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Ottawa Police Reviewing Mistakess After `Femicide' Edited Out of Bulletin

An Ottawa police social media edit removed the word 'femicide' from a post, and the force apologized for the error. (Radio-Canada) | Image Source: cbc.ca
An Ottawa police social media edit removed the word 'femicide' from a post, and the force apologized for the error. (Radio-Canada) | Image Source: cbc.ca

Ottawa police said they were reviewing precisely what happened when a social media post about the murder of a woman this year was edited to delete the word "femicide."

On September 16, Ottawa police posted a bulletin about the five new women's murder and how they shared similarities.

"The women are all victims of a femicide," the bulletin said. "In every case, men face accusations."

Then a few minutes later, the post was once again published in the Social Media Feed forces, but this time, the word "femicide" - a term used when a woman was partially killed because of her sex - expelled from the statement.

Until now, five women and one girl were allegedly killed by men in this city in 2022. These cases include accusations of violence of intimate couples, stalks and obsessions. Allegations have been submitted in four cases.

"The women are all victims," ​​said the penalty.

CBC News asked the police why there seemed to be two versions of posts edited to the publishing point, then it seemed to exchange alternately.

'We apologize for the mistakes'

"Last Friday, a post that raised public awareness about violence against women and femicide was changed after the final agreement," the troop said in a statement this week.

"We are discussing internally how the approval process for the social post is not followed and how this version is posted. After this mistake was observed, the post was deleted and replaced in a femicide language.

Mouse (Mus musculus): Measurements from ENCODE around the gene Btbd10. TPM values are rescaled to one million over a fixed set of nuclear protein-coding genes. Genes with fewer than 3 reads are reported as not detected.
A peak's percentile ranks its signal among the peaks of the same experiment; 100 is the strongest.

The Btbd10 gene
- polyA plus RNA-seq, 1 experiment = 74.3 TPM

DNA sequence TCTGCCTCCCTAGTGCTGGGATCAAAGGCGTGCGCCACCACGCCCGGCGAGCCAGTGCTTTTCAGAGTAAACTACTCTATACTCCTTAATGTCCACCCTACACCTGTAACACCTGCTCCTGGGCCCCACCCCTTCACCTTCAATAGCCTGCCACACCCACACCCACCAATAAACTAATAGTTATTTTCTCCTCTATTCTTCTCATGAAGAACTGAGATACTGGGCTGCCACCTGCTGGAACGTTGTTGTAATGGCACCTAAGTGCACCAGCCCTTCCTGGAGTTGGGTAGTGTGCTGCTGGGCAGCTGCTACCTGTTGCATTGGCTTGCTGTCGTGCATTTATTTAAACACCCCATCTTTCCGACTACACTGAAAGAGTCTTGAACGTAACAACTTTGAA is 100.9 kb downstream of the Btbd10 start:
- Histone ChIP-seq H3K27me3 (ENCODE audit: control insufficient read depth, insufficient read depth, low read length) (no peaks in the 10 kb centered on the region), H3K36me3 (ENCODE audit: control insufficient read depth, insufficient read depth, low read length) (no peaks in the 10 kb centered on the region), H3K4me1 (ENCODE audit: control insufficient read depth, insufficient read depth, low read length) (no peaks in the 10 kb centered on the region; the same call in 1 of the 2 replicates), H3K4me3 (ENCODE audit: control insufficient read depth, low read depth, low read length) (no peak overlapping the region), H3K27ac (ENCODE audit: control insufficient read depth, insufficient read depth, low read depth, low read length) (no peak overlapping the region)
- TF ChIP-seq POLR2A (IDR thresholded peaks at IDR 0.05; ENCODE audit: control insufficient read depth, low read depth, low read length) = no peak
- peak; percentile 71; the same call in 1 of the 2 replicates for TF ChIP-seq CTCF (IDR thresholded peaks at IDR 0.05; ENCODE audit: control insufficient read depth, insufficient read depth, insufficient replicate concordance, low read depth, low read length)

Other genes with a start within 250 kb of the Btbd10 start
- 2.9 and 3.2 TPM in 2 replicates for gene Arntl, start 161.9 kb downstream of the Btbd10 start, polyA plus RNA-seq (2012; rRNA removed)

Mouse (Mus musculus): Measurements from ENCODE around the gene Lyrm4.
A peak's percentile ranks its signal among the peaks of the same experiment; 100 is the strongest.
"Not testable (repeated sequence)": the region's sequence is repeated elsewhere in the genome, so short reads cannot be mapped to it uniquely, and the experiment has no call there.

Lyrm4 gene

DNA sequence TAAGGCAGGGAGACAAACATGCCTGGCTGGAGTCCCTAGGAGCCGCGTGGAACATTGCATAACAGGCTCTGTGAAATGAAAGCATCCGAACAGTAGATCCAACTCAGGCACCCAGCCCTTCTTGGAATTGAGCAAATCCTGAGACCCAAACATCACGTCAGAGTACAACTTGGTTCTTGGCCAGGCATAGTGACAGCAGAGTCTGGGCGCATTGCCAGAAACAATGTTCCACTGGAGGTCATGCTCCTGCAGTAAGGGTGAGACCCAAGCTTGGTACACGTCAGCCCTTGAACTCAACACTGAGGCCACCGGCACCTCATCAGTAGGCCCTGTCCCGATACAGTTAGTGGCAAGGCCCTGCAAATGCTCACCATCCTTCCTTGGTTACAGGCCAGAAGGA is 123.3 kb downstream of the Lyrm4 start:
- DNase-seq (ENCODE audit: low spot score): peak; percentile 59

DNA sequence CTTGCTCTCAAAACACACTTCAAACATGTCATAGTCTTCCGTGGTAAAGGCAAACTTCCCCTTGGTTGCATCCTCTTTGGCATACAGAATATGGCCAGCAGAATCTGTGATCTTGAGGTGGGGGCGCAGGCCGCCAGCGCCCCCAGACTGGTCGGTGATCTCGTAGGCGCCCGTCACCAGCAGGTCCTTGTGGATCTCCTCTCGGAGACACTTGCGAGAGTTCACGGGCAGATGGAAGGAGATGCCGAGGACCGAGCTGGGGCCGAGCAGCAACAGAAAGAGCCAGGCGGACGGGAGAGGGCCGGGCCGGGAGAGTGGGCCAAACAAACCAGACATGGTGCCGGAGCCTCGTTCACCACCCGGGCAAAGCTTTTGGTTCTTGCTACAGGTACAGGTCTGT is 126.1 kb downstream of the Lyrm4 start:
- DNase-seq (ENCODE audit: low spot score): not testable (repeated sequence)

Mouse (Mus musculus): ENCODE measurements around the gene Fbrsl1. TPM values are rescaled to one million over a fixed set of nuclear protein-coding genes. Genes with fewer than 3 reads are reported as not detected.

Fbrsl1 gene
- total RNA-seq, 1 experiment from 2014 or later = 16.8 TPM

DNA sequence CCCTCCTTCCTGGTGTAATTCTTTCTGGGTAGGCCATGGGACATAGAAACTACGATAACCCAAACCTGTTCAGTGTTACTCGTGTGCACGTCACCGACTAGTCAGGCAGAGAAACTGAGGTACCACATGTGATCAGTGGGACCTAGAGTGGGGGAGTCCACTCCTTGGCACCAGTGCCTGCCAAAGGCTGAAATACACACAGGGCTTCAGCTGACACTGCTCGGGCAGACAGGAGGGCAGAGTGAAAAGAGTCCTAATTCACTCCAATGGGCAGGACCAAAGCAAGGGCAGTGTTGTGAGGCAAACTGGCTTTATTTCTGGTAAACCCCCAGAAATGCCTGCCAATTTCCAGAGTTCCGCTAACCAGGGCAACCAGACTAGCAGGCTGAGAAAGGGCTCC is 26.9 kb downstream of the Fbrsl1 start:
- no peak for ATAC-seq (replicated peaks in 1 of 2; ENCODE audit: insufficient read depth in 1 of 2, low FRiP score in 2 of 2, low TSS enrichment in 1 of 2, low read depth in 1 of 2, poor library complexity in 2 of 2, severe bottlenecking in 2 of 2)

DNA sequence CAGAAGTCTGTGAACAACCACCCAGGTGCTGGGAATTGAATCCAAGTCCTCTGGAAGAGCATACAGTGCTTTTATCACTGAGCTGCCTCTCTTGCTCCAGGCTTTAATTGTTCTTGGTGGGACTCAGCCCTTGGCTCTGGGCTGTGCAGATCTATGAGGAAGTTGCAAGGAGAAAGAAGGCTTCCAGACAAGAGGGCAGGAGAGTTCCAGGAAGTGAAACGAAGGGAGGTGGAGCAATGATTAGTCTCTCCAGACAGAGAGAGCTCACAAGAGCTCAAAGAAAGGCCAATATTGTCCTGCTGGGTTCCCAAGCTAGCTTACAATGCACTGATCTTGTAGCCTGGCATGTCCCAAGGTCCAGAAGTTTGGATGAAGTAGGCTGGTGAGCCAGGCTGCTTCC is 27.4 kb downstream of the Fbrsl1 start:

"We apologize for the mistake."

The edit came during the ongoing conversation on the best way to mention the fatal violent incident against women without bowing what limits were actually advocates, the police and the law hoped to measure.

The right language is important, the word advocate

Kirsten Mercer was a lawyer representing the Slain Anastasia Kuzyk family during a coronary examination about Wilno Femicides.

Seven years until the 2015 Triple Femicides week, Mercer once again advocates the right provisions in the right situation.

"The reason that using language when it is the right problem is because it brings us into the realm of understanding that the murder, which is clearly a terrible inside and from itself, has additional elements for it. This introduces aspects that exist in the realm of racial crime, "Mercer said.

"We understand that there are a number of different definitions, but we understand that femide means the murder of a woman or girl because she is a woman or girl. So the reason is important and the reason is the focus of attention on some of the attention on her examination is because if we don't mention the problem correctly. We limit our ability to overcome it. "

Apart from the social media editing, the Ottawa police said this week the troops "had begun to use the term femicide to generally describe the murder of a woman in the hands of a male actor," and pointed to the use of Steve provisions in July.

"The use of this term with our service is intended to bring new dimensions to conversations and advocacy to eliminate violence against women in our community," the troop said.

The police, also, said that they wanted to advocate for "official definitions."

"It is our goal to work with the local advocacy community [violence against women] to build generally accepted definitions, to adopt this term officially, and to advocate for the use of law and the Criminal Code."

News Source: cbc.ca